Doctor Who Recap: “Time Heist”

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After last week’s emotional visit to the Doctor’s childhood, we needed this pick-me-up. Or rather, this rob-you-blind. “Time Heist” takes its cue from a mishmash of iconic bank job movies, most notably Ocean’s Eleven. But because this is Doctor Who, the bank is located on a faraway planet, the teller is a terrifying pig-alien who can read minds, and the heist itself hinges on some well-timed time-travel maneuvers.

Judging by Clara and Danny’s after-school makeouts, they’ve recovered from their first-date disaster. And she’s just about to meet up with her soldier-turned-teacher when the Doctor slams the TARDIS down in her living room. She tries to brush him off, but when the police box’s phone starts ringing—the number for which is known to only a few people in the universe—she can’t resist sticking around to see who’s on the other end. However, immediately upon picking up the receiver, the Doctor and Clara find themselves sitting around a table in a dark room in the universe’s highest-security bank, having willfully deleted their memories. All they’ve got to go on is a set of video instructions delivered by a mysterious “architect,” who informs them that they must rob the bank.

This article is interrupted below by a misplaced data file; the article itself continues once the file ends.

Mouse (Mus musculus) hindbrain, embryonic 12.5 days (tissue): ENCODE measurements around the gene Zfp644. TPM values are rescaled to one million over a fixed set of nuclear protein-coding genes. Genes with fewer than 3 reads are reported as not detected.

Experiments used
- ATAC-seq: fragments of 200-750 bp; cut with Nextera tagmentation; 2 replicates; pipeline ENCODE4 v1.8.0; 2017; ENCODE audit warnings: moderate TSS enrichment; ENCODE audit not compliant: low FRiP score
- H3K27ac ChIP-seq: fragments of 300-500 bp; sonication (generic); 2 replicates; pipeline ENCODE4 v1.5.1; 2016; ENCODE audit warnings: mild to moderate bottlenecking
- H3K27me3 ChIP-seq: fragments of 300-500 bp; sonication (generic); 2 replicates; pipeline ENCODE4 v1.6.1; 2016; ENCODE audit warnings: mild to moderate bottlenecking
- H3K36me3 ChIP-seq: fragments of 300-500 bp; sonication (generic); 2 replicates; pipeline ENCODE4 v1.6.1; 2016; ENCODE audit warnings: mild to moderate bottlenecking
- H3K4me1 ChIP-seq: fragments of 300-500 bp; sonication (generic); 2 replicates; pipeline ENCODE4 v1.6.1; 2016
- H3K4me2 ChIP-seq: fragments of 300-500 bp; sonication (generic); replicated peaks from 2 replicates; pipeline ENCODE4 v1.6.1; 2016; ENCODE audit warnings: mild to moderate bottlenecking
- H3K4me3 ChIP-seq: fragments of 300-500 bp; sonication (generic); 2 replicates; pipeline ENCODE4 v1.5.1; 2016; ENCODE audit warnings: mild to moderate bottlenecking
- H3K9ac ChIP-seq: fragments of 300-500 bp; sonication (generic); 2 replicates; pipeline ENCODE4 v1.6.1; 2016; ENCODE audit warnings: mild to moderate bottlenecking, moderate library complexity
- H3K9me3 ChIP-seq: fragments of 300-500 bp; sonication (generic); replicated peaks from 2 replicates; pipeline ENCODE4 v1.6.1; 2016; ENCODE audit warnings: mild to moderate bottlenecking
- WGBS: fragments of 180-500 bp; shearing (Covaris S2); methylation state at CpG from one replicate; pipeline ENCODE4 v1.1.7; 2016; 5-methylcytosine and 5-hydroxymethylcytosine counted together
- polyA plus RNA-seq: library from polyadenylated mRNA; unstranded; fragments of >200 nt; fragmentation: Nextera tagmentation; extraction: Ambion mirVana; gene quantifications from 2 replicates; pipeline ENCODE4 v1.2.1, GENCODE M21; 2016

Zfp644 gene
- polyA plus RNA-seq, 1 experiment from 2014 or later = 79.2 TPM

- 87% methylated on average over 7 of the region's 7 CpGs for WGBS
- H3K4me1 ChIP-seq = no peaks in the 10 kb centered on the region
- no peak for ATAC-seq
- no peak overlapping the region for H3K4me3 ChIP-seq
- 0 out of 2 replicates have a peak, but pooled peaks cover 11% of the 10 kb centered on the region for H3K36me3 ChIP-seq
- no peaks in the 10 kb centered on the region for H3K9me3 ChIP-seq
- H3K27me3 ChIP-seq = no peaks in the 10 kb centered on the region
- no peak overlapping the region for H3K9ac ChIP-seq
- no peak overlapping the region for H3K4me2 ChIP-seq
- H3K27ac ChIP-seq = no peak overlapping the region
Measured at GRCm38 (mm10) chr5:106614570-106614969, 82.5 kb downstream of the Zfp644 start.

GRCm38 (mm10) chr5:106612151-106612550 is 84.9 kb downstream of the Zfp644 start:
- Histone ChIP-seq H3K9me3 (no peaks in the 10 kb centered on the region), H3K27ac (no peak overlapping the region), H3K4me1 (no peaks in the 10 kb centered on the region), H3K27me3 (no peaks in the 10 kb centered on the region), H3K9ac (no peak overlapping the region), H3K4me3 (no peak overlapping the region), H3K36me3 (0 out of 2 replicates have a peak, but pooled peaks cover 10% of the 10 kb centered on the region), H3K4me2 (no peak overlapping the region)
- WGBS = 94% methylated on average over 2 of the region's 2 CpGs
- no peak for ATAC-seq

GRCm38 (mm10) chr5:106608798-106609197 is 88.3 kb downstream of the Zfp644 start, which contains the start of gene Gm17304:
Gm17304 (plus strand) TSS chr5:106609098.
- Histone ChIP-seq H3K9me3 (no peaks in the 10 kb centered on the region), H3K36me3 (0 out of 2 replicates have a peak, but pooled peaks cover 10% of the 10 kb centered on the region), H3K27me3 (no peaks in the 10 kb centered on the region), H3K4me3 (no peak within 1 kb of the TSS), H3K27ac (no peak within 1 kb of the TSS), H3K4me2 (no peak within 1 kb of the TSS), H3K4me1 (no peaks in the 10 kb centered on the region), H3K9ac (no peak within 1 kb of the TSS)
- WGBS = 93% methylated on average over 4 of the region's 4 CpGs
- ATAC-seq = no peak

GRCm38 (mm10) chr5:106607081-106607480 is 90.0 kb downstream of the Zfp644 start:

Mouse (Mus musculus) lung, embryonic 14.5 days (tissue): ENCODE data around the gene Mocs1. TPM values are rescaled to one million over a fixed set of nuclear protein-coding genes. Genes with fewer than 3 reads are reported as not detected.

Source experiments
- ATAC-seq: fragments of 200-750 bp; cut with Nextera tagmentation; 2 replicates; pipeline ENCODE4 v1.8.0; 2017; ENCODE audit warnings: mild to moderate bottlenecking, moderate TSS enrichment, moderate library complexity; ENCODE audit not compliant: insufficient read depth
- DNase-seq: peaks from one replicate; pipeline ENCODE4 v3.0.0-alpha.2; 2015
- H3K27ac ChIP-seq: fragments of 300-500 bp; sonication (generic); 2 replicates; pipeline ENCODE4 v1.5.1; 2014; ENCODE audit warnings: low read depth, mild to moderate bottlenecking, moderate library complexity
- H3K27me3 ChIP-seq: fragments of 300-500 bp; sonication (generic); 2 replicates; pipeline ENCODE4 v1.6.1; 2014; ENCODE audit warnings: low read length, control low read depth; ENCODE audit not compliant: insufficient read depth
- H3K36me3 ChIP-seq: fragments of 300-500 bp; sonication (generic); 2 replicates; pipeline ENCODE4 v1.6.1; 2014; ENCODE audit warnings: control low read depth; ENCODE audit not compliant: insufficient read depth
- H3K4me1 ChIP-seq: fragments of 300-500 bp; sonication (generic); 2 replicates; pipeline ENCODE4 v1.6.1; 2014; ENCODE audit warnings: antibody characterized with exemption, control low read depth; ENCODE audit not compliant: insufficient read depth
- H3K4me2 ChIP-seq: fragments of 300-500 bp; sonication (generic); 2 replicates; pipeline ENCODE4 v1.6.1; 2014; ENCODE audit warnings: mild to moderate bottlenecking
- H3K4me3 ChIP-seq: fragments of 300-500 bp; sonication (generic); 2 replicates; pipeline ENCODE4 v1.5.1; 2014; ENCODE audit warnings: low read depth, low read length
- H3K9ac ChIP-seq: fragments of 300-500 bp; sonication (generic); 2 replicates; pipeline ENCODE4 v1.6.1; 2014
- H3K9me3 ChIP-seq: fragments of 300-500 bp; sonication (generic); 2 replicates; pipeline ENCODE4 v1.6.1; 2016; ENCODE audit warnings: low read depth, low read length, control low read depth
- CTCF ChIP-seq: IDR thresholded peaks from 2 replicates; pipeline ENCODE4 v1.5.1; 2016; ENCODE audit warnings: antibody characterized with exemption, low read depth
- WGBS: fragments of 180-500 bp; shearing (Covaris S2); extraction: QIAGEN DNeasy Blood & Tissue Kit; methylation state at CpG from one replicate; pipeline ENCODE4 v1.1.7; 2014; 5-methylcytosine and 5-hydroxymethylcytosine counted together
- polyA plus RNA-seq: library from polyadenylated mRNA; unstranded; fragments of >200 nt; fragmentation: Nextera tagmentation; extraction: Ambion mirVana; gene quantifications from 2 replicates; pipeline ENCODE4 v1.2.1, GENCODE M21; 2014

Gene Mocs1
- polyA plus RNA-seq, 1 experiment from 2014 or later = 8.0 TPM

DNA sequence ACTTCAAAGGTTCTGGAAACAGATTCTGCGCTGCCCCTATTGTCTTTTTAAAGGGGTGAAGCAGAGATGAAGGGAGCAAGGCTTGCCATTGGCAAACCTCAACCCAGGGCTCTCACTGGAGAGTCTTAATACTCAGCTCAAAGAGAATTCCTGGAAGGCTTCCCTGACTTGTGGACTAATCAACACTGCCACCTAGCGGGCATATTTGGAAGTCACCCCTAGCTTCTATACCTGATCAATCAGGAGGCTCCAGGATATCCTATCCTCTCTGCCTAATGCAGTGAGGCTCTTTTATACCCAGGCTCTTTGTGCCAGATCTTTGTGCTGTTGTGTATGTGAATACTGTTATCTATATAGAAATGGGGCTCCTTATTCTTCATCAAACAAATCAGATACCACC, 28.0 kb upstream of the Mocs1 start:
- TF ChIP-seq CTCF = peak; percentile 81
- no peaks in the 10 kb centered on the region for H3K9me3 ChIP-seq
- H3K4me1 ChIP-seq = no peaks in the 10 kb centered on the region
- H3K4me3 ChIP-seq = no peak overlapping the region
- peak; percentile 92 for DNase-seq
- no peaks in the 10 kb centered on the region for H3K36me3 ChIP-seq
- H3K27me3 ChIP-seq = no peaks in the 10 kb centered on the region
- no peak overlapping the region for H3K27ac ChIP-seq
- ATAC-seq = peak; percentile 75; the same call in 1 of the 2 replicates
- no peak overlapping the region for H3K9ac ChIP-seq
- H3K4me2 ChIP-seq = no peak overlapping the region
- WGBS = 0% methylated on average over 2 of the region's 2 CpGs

Money doesn’t frequently enter the equation on Doctor Who, but in this case, every character worked for a price. The Teller—a gnarly beast who would read clients’ thoughts via two telepathic snouts coming off his head—was paid to melt the minds of potential bank infiltrators. (Though we later learn he’s motivated by more than cash.) Saibra and Psi, the Doctor and Clara’s two associates, are both robbers-for-hire. And even the Doctor and Clara are motivated by a reward—though we don’t initially know what that is.

Ultimately, none of these prizes turn out to be monetary. Psi, a bank robber who previously had no choice but to wipe his friends and family from his brain, earns a device to restore his memory. Saibra, a shapeshifter who struggles to form relationships with others, earns a gene suppressant that will allow her to live a normal life. And the Doctor and Clara? Their goal: reuniting the Teller with the only other remaining individual of his species—who’s been locked in the bank’s private vault by the evil Director Karabraxos. For each of these characters, the ability to connect with others was more valuable than money.

On the topic of Director Karabraxos, she was a fun villain with a similar vibe to Missy, the mysterious occupant of the “Heaven” who claims to be the Doctor’s girlfriend. (Is Missy the other person with the Doctor’s phone number?) We didn’t get to know Karabraxos too well, but the idea of a mean-spirited banker who employs—and kills—her own clones was a funny one: this gives new meaning to self-employment. And it’s a new take on being afraid of your boss—which, in this case, just means being afraid of yourself.

Side note: I usually really like Clara’s style, but why was she dressed like Avril Lavigne for her date with Danny?